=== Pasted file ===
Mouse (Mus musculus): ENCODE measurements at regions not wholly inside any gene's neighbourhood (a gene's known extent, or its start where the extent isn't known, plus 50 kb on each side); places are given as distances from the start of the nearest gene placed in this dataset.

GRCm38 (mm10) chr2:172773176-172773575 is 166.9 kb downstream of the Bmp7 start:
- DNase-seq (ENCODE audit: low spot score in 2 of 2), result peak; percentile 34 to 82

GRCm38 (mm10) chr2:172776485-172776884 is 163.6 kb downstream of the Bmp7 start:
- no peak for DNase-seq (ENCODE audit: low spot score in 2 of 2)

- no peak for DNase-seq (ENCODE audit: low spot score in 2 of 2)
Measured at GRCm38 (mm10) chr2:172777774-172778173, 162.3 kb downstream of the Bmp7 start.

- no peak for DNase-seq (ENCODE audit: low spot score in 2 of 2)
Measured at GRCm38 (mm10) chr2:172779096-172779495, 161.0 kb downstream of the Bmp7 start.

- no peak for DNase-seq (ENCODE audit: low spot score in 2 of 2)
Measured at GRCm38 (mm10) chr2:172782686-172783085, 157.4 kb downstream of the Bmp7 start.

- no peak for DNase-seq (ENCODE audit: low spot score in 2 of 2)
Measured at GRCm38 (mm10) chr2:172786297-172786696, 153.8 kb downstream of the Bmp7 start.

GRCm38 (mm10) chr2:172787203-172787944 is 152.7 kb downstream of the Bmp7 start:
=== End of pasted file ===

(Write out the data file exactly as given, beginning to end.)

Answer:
Mouse (Mus musculus): ENCODE measurements at regions not wholly inside any gene's neighbourhood (a gene's known extent, or its start where the extent isn't known, plus 50 kb on each side); places are given as distances from the start of the nearest gene placed in this dataset.

GRCm38 (mm10) chr2:172773176-172773575 is 166.9 kb downstream of the Bmp7 start:
- DNase-seq (ENCODE audit: low spot score in 2 of 2), result peak; percentile 34 to 82

GRCm38 (mm10) chr2:172776485-172776884 is 163.6 kb downstream of the Bmp7 start:
- no peak for DNase-seq (ENCODE audit: low spot score in 2 of 2)

- no peak for DNase-seq (ENCODE audit: low spot score in 2 of 2)
Measured at GRCm38 (mm10) chr2:172777774-172778173, 162.3 kb downstream of the Bmp7 start.

- no peak for DNase-seq (ENCODE audit: low spot score in 2 of 2)
Measured at GRCm38 (mm10) chr2:172779096-172779495, 161.0 kb downstream of the Bmp7 start.

- no peak for DNase-seq (ENCODE audit: low spot score in 2 of 2)
Measured at GRCm38 (mm10) chr2:172782686-172783085, 157.4 kb downstream of the Bmp7 start.

- no peak for DNase-seq (ENCODE audit: low spot score in 2 of 2)
Measured at GRCm38 (mm10) chr2:172786297-172786696, 153.8 kb downstream of the Bmp7 start.

GRCm38 (mm10) chr2:172787203-172787944 is 152.7 kb downstream of the Bmp7 start: